Most consumer payments involve some form of banking relationship. Mobile and other P2P payment providers like the newly launched “Square” offer the allure of disintermediation promising the end of the banks control over payment. But for now, retailers looking for lower transaction costs at the POS; the choices are limited, with most involving a card and all involving a financial institution (bank).

Retailers considering alternative payment need to under stand the “Demand-Side” of payments. Currently few retailers deal with the “demand-side” of payment; rather they deal with the “Supply-Side. The “Supply-Side” perspective of payments focuses on the network through which the payments are settled. 

The Demand-Side of payment systems has to do with the choices consumers make when selecting a “Method of Payment”. For most convenience/petroleum retailers this means a sticker on the front door or pump announcing which payment cards are accepted. Other “Demand-Side” promotional opportunities come from major oil or co-branded cards. Banks (card issuers) understand the importance of the “Demand-Side” and focus their efforts on influencing the consumers’ Method of Payment. Competition for the consumer’s payment choice or the Demand-Side is influenced by the banks and networks through affinity & reward programs promoted through extensive advertising and marketing paid. Retailers support these programs through Interchange Fees. 

In any two-sided market there are two groups of end users who need a “platform” to reach each other. In the case of payments, consumers with credit/debit card and retailers who want access to those consumer funds represent the two groups of End-Users. Their desire to reach each other is called a “network effect”. When banks focus on the ‘Demand-Side” of consumer payment choice by offering rewards, they are increasing the strength of the network effect. When Retailers focus on the supply side of the of consumer payment choice, accepting the cards and offering no alterative, they are adding to the strength of the network effect. The result of strong network effects is greater platform value resulting in higher fees.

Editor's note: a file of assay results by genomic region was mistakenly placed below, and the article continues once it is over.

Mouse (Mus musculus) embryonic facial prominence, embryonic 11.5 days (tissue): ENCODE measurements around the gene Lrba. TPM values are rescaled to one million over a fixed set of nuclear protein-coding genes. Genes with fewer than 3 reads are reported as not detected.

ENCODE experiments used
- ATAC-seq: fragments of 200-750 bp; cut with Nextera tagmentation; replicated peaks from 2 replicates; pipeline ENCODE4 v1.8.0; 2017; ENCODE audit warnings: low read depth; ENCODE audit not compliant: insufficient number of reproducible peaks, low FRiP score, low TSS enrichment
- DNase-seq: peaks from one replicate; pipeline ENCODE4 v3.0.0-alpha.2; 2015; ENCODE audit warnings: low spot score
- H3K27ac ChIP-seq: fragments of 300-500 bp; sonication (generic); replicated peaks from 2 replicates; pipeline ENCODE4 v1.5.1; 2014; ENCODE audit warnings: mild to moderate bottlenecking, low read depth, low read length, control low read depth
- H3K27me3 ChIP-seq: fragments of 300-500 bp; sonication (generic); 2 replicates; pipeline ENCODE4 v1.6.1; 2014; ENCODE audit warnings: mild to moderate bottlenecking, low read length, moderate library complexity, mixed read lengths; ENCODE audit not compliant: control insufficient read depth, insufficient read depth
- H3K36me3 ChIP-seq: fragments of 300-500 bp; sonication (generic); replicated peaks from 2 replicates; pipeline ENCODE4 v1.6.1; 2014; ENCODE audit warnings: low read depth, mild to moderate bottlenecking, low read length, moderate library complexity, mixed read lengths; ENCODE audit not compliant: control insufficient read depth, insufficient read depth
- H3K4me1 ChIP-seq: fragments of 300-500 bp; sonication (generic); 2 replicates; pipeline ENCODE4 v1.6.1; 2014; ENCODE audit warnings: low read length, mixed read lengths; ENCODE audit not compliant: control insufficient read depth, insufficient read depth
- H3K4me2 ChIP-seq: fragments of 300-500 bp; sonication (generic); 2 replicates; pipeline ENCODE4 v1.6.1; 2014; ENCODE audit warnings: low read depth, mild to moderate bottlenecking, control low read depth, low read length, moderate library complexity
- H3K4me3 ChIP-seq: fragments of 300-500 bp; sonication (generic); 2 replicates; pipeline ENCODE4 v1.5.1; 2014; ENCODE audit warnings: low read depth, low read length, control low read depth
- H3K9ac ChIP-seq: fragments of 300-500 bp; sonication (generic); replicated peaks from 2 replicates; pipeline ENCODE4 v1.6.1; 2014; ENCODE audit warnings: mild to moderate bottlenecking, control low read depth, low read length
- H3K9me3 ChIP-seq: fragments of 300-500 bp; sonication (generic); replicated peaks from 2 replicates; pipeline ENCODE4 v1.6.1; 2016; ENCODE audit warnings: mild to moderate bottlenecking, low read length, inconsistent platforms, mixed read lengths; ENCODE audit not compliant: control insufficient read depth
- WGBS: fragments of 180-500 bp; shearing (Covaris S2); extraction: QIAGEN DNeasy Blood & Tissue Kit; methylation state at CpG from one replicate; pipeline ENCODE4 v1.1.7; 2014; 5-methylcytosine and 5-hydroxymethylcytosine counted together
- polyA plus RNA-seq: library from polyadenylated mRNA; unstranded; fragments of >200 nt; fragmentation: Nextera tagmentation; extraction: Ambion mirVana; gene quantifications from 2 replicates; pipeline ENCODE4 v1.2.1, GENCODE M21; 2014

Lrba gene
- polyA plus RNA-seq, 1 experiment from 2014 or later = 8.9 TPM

Successfully launching alternative payment programs means that retailers will need to focus on both the supply and demand sides of consumer payment choice.http://www.linkedin.com/in/peterguidi

The convergence of payment and loyalty programming and the trends influencing consumer payment behavior.

In alternative payment, Bank Tax, credit card, debit card, interchange, loyalty, payment, Payment card on March 30, 2010 at 11:52 am

Confluence is the act of flowing together; the junction of two or more bodies of water; the place of meeting. Like two rivers, convenience store operators navigate both payment and loyalty relationships. The confluence of these two programs is the card and the consumer. Data suggests that retailers can recapitalize “Swipe Fees” as “Rewards” by leveraging consumer’s willingness to participate in loyalty programs and their increased preference to use debit payment.

According to “The Big Sort, 2009 COLLOQUY Loyalty Marketing Census, in 2008, 51 million consumers participated in Fuel/Convenience loyalty programs.  2009 saw the further expansion of loyalty with a number of retailers launching new programs. That same year, 422 million consumers participated in Financial Services loyalty programs (credit/debit rewards). While the convenience store industry was hammered by low margins under onerous interchange fees, financial institutions used up to 45% of the “Swipe fees” to drive their business forward, achieving nearly ten times the number of participants. 

The January 2010 version of “The 2008 Survey of Consumer Payment Choice” published by the Federal Reserve Bank of Boston reveals data demonstrating consumer’s increased participation in debit rewards programs.

\The two studies point to specific trends that support the confluence of loyalty and payments. Consumers now belong to an average of 14.1 loyalty programs, but only 3.5 credit cards. The average consumer has adopted 5 “Payment Instruments”. More consumers have and use debit cards than credit cards (88.2% vs. 78.3% w/ 208% increased usage). Consumers have more “loyalty” to their debit card than credit card with 27.5% of consumers discarding a credit card, while only 5.9% reported discarding a debit card. The analysis indicates that consumers are more willing to join a loyalty program than a payment program. Further when customers use a card for debit, they are less likely to discard the program making for a double win; more enrollment with less attrition.